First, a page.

1 February 1998: I’ve been fascinated lately by the concept of the swiftly, deftly executed move or action, especially when it synchronizes, like gears meshing in time, with other events and times– like stepping to a door, turning knob with hand and pushing the door open, then walking thru the door without pausing, all in one smooth, continuous movement —
And the larger action, walking thru the door, is fully dependent on that little movement — the hand turning the knob and pushing. Sometimes it almost feels like a lock-step, like the hand’s movements are controlled and timed mechanically to function perfectly and be exactly right to not impede the larger machine’s movement, like the knotters on a hay baler. When they are tripped, they seem to act in one quick strike, like the hand on the door. The knotter does its job in a moment and then rests again til it’s called. That’s key to this idea, too. It’s not a constant, repetitive thing. It’s a quick strike, called at any time. But it fits with the larger action — synchronicity.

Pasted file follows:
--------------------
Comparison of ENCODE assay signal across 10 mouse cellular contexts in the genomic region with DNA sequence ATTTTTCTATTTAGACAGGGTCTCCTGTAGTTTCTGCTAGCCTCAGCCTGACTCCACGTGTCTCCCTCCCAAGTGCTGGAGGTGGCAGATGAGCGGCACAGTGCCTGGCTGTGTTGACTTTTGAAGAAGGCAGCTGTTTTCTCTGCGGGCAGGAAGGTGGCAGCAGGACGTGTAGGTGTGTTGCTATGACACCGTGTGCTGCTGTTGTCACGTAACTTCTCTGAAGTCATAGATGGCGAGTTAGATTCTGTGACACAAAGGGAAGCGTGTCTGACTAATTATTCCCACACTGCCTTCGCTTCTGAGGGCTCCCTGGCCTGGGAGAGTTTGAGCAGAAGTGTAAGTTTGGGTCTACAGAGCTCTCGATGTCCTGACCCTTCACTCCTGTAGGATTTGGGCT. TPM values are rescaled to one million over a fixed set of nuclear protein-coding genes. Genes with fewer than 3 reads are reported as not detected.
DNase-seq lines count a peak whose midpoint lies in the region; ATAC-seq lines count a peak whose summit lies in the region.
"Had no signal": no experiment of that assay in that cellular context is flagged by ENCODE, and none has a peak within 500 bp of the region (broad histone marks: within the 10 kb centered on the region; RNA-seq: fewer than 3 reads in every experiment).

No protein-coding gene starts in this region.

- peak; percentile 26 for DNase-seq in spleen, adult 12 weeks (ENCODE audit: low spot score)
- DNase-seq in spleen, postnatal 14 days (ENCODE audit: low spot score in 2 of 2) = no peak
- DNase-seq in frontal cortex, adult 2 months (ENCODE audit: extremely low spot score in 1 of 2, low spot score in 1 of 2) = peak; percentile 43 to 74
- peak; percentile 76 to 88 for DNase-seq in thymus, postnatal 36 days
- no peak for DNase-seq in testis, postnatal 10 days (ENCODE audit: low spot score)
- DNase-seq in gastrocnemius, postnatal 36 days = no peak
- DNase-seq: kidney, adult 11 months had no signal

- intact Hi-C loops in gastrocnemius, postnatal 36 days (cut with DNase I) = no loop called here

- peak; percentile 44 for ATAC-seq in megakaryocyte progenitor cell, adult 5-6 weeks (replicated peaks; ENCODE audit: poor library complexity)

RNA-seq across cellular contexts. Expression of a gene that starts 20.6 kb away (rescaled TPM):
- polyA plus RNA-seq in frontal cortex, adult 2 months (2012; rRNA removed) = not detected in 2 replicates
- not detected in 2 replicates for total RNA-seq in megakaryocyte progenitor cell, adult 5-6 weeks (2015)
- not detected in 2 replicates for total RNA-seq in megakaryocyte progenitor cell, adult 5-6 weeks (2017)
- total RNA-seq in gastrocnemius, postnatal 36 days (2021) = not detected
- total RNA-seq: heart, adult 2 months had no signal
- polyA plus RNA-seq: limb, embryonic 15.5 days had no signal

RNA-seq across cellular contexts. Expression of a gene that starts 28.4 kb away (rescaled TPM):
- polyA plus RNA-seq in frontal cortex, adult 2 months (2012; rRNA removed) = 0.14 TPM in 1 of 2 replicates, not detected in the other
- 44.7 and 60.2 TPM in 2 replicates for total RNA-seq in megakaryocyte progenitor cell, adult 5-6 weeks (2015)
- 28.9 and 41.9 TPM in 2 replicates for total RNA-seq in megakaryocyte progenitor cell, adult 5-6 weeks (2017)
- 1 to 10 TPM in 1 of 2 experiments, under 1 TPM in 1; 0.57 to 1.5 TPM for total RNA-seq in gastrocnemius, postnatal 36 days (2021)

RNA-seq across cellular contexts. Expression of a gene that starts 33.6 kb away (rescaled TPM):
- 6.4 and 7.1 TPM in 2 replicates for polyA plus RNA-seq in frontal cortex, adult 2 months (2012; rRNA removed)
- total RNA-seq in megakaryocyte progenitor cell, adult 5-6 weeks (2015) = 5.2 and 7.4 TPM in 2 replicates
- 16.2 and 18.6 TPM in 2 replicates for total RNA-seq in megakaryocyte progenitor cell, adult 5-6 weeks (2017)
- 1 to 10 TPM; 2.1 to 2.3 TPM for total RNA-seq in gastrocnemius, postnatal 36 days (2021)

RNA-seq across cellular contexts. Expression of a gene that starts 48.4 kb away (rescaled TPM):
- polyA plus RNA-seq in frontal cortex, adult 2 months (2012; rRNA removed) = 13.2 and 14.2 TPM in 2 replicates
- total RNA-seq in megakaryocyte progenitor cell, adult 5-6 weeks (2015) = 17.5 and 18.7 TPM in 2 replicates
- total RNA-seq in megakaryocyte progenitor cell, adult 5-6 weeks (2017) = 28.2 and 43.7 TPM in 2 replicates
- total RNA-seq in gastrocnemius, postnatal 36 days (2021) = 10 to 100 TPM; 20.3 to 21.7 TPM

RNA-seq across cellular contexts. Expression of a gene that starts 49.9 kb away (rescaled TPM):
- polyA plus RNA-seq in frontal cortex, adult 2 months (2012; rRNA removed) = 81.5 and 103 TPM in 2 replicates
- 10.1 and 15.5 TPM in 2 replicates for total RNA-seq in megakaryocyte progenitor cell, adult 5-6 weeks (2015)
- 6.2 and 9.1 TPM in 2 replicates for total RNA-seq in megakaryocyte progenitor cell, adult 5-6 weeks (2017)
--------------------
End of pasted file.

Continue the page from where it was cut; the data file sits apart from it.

And it comes about either thru computation and methodical engineer-thinking, like the baler, or thru practice, like me and the door.
The door is the door to my office. But there are other things at a radio station that remind me of this idea/principle/phenomenon. like how most of the time you aren’t under pressure to perform precisely and perfectly, but there are moments with that’s required, when swift execution is needed, like when producing a piece or combo-ing the air product, when numerous little operations on the mixing board are required, hitting of buttons in certain sequences, doing little “procedures” (in a programming sense) that require several steps.